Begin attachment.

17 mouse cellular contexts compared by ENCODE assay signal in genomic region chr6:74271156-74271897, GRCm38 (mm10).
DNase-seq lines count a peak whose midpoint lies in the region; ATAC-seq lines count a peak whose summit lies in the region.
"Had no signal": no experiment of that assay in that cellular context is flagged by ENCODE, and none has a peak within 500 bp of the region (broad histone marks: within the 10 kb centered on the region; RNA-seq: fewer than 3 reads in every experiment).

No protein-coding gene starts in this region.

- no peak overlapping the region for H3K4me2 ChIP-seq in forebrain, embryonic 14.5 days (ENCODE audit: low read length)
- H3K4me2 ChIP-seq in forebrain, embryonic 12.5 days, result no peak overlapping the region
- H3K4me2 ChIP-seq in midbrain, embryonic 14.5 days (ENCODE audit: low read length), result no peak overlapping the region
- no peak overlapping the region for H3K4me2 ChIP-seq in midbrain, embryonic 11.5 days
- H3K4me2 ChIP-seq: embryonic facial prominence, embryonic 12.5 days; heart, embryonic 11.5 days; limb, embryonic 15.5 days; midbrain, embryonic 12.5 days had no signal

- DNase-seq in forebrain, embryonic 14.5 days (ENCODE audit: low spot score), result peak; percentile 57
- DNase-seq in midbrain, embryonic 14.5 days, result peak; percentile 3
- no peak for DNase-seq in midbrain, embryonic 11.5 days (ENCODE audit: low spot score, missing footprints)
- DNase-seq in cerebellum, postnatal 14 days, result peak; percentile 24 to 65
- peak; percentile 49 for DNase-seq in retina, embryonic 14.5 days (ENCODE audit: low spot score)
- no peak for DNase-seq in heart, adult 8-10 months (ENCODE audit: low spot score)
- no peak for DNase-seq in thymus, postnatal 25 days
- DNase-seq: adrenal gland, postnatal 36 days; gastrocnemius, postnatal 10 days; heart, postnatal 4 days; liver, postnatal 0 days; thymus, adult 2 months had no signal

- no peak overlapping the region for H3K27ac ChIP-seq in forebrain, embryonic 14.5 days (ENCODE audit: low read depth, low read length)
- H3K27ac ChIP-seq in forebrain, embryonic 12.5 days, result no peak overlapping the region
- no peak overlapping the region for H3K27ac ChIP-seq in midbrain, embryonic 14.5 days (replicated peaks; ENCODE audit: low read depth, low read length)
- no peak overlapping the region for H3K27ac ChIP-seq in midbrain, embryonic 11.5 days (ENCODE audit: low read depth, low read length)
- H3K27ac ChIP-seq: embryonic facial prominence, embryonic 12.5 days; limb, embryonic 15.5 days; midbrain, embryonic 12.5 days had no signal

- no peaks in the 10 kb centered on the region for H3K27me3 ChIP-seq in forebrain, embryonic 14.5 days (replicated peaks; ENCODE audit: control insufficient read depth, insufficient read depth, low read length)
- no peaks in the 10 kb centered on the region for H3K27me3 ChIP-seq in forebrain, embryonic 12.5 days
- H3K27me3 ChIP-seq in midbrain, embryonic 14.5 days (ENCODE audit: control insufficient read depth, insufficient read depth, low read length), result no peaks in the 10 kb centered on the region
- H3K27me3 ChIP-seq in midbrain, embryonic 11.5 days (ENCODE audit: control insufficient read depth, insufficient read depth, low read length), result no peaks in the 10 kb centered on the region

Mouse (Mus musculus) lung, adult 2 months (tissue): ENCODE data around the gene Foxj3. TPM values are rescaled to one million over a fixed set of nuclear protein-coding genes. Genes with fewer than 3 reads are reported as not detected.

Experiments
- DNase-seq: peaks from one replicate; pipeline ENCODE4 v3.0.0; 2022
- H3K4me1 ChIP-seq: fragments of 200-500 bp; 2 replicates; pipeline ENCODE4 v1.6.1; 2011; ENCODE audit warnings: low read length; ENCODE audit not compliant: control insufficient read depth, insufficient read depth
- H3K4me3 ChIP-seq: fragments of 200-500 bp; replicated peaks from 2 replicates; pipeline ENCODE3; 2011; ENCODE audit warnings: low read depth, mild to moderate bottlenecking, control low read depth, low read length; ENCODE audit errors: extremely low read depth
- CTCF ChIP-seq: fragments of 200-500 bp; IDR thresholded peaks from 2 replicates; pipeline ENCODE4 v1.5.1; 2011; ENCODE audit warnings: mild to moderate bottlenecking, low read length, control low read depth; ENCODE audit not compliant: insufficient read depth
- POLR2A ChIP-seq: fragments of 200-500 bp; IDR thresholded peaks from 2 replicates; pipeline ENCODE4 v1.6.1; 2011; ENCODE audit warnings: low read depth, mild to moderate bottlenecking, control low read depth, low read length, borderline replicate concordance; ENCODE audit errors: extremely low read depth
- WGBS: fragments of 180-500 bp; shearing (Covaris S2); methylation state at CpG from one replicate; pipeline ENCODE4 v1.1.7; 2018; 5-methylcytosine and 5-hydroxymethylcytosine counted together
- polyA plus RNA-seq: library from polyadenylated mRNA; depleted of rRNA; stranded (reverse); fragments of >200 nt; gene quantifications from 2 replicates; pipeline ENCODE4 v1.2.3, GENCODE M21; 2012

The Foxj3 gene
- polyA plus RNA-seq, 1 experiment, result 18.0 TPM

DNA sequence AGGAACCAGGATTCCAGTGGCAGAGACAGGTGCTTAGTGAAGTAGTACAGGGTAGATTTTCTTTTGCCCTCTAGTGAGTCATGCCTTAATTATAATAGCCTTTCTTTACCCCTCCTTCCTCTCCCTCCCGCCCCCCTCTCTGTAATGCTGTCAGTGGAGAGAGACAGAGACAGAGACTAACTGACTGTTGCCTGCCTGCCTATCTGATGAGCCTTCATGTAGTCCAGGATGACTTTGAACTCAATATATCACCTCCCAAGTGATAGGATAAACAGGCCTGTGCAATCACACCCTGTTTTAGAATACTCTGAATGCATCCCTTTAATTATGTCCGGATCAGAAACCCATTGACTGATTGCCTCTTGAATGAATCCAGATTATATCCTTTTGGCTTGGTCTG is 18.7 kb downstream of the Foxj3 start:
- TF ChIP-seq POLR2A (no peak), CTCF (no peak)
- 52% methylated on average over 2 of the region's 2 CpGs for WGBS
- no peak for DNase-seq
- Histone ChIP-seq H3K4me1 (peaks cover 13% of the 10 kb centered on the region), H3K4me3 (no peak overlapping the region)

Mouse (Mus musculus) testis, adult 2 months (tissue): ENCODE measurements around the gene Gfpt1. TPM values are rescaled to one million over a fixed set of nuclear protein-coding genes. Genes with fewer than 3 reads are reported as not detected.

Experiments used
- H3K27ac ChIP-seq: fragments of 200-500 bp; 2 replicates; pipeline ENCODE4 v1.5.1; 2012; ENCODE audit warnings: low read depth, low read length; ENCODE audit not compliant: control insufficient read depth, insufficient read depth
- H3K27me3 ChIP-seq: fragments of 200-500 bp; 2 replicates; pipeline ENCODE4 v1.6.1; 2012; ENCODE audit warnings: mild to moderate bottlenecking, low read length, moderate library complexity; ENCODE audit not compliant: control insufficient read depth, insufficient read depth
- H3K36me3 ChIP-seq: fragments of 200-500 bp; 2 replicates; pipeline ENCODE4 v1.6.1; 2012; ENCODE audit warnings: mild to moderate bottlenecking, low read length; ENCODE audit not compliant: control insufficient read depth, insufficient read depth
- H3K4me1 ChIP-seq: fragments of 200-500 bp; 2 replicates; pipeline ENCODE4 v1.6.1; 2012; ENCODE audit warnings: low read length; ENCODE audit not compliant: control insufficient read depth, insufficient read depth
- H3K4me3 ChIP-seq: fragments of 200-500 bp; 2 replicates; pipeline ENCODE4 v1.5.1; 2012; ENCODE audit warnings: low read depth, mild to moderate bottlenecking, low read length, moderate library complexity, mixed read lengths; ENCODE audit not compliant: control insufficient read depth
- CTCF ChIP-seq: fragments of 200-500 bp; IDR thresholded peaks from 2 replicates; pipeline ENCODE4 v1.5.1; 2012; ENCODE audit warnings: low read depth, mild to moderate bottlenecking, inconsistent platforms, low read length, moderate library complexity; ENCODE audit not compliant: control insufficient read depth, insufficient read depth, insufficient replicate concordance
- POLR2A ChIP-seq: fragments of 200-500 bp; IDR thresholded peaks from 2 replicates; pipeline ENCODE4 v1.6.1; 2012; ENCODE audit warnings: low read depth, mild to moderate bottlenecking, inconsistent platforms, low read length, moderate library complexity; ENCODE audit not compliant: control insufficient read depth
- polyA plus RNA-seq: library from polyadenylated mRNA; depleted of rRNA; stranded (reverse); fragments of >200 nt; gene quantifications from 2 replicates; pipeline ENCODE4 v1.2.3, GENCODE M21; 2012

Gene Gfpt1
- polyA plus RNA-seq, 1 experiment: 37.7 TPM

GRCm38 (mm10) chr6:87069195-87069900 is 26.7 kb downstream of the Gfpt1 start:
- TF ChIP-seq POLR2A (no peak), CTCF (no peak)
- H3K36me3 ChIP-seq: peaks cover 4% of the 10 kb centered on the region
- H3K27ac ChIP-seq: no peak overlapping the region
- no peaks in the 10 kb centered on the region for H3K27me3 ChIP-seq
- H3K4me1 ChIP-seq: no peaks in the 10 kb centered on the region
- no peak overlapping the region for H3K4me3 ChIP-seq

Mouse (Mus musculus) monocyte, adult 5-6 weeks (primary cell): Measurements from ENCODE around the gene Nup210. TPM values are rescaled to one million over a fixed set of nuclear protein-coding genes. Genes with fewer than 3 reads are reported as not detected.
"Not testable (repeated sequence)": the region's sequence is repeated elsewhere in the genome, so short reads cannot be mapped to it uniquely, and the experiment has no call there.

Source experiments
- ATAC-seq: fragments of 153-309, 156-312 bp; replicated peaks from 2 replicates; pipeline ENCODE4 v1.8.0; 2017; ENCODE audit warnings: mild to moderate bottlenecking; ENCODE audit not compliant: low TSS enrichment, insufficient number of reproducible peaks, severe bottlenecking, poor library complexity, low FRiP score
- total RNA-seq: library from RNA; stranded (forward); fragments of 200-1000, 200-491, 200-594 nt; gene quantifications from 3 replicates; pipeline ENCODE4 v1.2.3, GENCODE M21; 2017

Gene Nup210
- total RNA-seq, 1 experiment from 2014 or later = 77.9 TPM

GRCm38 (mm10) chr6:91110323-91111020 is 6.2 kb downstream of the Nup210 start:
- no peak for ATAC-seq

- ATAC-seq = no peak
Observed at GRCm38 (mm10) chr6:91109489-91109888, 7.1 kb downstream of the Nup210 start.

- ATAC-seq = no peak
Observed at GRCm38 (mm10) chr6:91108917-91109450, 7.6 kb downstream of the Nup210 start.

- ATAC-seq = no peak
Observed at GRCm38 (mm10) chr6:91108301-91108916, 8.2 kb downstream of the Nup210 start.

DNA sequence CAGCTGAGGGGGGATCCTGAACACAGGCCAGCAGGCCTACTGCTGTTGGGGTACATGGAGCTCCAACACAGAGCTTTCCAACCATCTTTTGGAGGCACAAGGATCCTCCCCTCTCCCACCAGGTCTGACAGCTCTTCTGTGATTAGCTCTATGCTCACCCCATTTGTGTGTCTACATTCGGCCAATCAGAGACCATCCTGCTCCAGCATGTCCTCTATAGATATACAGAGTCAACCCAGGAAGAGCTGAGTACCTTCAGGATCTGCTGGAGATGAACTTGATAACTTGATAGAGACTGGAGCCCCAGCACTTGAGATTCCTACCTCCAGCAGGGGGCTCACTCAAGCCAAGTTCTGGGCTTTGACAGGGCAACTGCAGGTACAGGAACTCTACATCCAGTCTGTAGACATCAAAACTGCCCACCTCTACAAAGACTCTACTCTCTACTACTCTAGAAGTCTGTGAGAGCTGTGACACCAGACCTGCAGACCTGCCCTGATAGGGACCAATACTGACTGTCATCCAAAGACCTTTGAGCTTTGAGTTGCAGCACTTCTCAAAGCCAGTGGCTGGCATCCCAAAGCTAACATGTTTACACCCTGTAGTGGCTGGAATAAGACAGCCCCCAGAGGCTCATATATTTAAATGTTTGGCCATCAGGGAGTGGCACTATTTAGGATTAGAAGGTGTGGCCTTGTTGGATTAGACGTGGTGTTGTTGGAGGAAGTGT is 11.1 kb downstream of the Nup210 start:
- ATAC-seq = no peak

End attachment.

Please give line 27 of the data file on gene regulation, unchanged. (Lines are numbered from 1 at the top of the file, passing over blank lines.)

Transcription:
Mouse (Mus musculus) lung, adult 2 months (tissue): ENCODE data around the gene Foxj3. TPM values are rescaled to one million over a fixed set of nuclear protein-coding genes. Genes with fewer than 3 reads are reported as not detected.